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Ranolazine in patients with incomplete revascularisation after percutaneous coronary intervention (RIVER-PCI): a multicentre, randomised, double-blind, placebo-controlled trial
Shaare Zedek Med Ctr, IL-91031 Jerusalem, Israel;Columbia Univ, Med Ctr, New York Presbyterian Hosp, New York, NY USA;Cardiovasc Res Fdn, New York, NY USA.
Cardiovasc Res Fdn, New York, NY USA; Univ Montreal, Hop Sacre Coeur Montreal, Montreal, PQ, Canada.
Hosp Meixoeiro, Vigo, Spain.
Amer Heart Poland SA, Katowice, Poland.
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2016 (English)In: The Lancet, ISSN 0140-6736, E-ISSN 1474-547X, Vol. 387, no 10014, 136-145 p.Article in journal (Refereed) Published
Abstract [en]

BACKGROUND: Incomplete revascularisation is common after percutaneous coronary intervention and is associated with increased mortality and adverse cardiovascular events. We aimed to assess whether adjunctive anti-ischaemic pharmacotherapy with ranolazine would improve the prognosis of patients with incomplete revascularisation after percutaneous coronary intervention.

METHODS: We performed this multicentre, randomised, parallel-group, double-blind, placebo-controlled, event-driven trial at 245 centres in 15 countries in Europe, Israel, Russia, and the USA. Patients (aged ≥18 years) with a history of chronic angina with incomplete revascularisation after percutaneous coronary intervention (defined as one or more lesions with ≥50% diameter stenosis in a coronary artery ≥2 mm diameter) were randomly assigned (1:1), via an interactive web-based block randomisation system (block sizes of ten), to receive either twice-daily oral ranolazine 1000 mg or matching placebo. Randomisation was stratified by diabetes history (presence vs absence) and acute coronary syndrome presentation (acute coronary syndrome vs non-acute coronary syndrome). Study investigators, including all research teams, and patients were masked to treatment allocation. The primary endpoint was time to first occurrence of ischaemia-driven revascularisation or ischaemia-driven hospitalisation without revascularisation. Analysis was by intention to treat. This study is registered at ClinicalTrials.gov, number NCT01442038.

FINDINGS: Between Nov 3, 2011, and May 27, 2013, we randomly assigned 2651 patients to receive ranolazine (n=1332) or placebo (n=1319); 2604 (98%) patients comprised the full analysis set. After a median follow-up of 643 days (IQR 575-758), the composite primary endpoint occurred in 345 (26%) patients assigned to ranolazine and 364 (28%) patients assigned to placebo (hazard ratio 0·95, 95% CI 0·82-1·10; p=0·48). Incidence of ischaemia-driven revascularisation and ischaemia-driven hospitalisation did not differ significantly between groups. 189 (14%) patients in the ranolazine group and 137 (11%) patients in the placebo group discontinued study drug because of an adverse event (p=0·04).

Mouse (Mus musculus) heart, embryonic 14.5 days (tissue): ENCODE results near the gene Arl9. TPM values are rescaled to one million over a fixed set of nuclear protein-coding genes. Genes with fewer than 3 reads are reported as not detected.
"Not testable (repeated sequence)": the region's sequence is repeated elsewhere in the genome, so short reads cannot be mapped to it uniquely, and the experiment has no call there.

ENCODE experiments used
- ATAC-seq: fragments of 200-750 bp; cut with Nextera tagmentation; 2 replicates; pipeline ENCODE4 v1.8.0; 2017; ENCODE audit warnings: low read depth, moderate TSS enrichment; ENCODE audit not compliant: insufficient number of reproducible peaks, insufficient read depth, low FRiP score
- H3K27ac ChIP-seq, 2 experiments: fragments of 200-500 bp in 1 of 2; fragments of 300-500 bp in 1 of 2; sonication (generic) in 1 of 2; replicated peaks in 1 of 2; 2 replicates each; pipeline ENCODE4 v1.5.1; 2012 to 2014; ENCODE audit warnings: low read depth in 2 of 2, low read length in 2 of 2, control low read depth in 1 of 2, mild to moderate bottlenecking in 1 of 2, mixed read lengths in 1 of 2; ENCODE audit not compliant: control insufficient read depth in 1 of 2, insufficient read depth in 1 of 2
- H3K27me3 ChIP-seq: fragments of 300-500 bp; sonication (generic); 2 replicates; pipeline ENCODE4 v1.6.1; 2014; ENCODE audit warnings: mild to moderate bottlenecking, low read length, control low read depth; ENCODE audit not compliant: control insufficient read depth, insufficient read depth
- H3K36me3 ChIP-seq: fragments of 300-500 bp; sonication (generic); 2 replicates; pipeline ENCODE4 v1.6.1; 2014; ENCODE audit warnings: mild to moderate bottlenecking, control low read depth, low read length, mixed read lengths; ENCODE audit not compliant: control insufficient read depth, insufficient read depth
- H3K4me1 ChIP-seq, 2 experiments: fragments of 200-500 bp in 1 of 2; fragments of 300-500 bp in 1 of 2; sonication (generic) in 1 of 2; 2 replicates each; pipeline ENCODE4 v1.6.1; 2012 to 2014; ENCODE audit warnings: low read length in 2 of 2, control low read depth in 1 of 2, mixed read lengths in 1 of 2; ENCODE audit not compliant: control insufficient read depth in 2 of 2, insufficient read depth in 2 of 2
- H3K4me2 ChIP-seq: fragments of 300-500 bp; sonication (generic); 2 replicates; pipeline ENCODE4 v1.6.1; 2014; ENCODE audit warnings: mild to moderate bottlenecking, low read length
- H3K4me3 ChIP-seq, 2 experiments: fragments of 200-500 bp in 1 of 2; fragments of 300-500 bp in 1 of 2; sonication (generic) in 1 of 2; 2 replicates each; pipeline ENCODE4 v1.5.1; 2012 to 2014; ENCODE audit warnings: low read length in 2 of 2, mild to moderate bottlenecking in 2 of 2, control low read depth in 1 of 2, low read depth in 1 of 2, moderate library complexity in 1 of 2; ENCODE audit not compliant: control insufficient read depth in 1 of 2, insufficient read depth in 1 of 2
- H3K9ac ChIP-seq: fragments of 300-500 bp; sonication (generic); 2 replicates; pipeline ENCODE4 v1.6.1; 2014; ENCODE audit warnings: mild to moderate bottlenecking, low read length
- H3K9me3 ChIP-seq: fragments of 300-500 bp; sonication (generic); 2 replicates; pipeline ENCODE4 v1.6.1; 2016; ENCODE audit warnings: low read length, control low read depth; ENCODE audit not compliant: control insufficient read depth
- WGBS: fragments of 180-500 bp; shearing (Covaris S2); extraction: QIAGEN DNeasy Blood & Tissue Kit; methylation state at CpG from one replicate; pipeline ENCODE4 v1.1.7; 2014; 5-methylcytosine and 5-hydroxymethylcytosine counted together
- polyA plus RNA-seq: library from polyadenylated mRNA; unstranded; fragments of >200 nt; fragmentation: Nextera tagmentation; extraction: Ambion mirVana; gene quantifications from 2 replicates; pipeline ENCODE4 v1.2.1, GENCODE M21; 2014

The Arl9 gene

INTERPRETATION: Ranolazine did not reduce the composite rate of ischaemia-driven revascularisation or hospitalisation without revascularisation in patients with a history of chronic angina who had incomplete revascularisation after percutaneous coronary intervention. Further studies are warranted to establish whether other treatment could be effective in improving the prognosis of high-risk patients in this population.

FUNDING: Gilead Sciences, Menarini.

Place, publisher, year, edition, pages
2016. Vol. 387, no 10014, 136-145 p.
National Category
Family Medicine Cardiac and Cardiovascular Systems
Identifiers
URN: urn:nbn:se:uu:diva-278690DOI: 10.1016/S0140-6736(15)00459-6ISI: 000368055500030PubMedID: 26474810OAI: oai:DiVA.org:uu-278690DiVA: diva2:906853
Available from: 2016-02-25 Created: 2016-02-25 Last updated: 2017-11-30Bibliographically approved

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